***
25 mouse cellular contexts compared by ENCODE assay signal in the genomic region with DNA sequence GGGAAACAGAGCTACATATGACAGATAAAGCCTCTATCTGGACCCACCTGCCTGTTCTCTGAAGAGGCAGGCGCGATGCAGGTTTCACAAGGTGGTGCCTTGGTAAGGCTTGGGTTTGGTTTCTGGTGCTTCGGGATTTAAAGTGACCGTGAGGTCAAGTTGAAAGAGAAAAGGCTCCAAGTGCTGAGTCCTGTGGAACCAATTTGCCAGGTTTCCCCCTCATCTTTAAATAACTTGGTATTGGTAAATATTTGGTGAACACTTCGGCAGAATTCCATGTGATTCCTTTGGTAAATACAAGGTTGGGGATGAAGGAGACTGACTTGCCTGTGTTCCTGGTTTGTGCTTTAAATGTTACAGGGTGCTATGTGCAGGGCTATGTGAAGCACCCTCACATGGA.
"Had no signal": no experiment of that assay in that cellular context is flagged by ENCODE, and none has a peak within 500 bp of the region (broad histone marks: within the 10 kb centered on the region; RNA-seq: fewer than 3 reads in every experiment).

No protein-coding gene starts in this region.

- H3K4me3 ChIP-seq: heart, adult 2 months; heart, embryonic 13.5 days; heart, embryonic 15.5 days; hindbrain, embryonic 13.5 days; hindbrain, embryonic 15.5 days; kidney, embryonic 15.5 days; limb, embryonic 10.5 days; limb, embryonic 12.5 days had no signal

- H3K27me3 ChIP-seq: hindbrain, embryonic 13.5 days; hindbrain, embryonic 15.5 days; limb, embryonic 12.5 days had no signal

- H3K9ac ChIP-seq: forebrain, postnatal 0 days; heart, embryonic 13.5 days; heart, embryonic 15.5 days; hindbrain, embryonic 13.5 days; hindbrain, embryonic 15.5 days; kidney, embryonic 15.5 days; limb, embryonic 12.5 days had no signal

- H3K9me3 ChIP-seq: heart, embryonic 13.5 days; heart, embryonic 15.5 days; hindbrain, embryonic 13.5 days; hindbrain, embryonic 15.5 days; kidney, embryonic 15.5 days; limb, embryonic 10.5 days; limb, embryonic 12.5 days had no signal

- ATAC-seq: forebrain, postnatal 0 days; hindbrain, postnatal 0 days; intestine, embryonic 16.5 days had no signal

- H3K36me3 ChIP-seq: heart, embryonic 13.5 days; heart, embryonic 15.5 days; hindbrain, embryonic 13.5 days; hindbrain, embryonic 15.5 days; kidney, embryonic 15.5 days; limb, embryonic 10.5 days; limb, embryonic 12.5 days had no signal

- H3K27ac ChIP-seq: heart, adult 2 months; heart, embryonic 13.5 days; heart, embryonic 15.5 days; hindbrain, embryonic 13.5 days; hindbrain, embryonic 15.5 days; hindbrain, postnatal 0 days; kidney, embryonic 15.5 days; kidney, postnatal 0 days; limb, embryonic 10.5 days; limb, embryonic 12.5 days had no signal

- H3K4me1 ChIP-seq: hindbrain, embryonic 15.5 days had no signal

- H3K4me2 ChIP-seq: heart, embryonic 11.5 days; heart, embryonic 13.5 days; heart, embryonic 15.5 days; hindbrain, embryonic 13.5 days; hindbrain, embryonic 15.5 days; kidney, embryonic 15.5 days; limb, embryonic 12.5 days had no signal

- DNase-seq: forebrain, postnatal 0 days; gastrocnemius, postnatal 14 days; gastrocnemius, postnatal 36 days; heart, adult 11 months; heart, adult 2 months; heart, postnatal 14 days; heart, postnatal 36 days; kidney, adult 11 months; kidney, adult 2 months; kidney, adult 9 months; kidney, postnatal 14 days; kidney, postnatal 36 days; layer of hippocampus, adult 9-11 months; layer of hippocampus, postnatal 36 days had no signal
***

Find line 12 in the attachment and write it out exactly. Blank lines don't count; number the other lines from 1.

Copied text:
- H3K4me2 ChIP-seq: heart, embryonic 11.5 days; heart, embryonic 13.5 days; heart, embryonic 15.5 days; hindbrain, embryonic 13.5 days; hindbrain, embryonic 15.5 days; kidney, embryonic 15.5 days; limb, embryonic 12.5 days had no signal